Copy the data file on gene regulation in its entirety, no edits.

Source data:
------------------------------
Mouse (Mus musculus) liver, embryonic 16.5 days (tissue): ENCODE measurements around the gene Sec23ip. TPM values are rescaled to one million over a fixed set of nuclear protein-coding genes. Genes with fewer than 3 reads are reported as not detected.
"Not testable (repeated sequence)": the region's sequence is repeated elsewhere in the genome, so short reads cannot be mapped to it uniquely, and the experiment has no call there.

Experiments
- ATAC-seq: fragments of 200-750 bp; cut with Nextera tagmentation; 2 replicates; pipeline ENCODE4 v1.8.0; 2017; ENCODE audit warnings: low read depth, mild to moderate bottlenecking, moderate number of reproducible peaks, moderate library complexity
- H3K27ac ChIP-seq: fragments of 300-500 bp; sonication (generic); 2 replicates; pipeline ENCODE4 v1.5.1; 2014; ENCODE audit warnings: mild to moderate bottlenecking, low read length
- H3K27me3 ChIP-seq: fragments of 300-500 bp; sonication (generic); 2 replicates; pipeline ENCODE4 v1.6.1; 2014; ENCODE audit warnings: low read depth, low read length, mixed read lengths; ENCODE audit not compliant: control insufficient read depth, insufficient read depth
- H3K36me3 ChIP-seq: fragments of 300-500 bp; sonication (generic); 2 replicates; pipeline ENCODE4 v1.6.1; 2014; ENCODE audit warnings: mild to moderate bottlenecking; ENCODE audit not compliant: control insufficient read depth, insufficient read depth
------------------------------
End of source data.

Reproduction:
Mouse (Mus musculus) liver, embryonic 16.5 days (tissue): ENCODE measurements around the gene Sec23ip. TPM values are rescaled to one million over a fixed set of nuclear protein-coding genes. Genes with fewer than 3 reads are reported as not detected.
"Not testable (repeated sequence)": the region's sequence is repeated elsewhere in the genome, so short reads cannot be mapped to it uniquely, and the experiment has no call there.

Experiments
- ATAC-seq: fragments of 200-750 bp; cut with Nextera tagmentation; 2 replicates; pipeline ENCODE4 v1.8.0; 2017; ENCODE audit warnings: low read depth, mild to moderate bottlenecking, moderate number of reproducible peaks, moderate library complexity
- H3K27ac ChIP-seq: fragments of 300-500 bp; sonication (generic); 2 replicates; pipeline ENCODE4 v1.5.1; 2014; ENCODE audit warnings: mild to moderate bottlenecking, low read length
- H3K27me3 ChIP-seq: fragments of 300-500 bp; sonication (generic); 2 replicates; pipeline ENCODE4 v1.6.1; 2014; ENCODE audit warnings: low read depth, low read length, mixed read lengths; ENCODE audit not compliant: control insufficient read depth, insufficient read depth
- H3K36me3 ChIP-seq: fragments of 300-500 bp; sonication (generic); 2 replicates; pipeline ENCODE4 v1.6.1; 2014; ENCODE audit warnings: mild to moderate bottlenecking; ENCODE audit not compliant: control insufficient read depth, insufficient read depth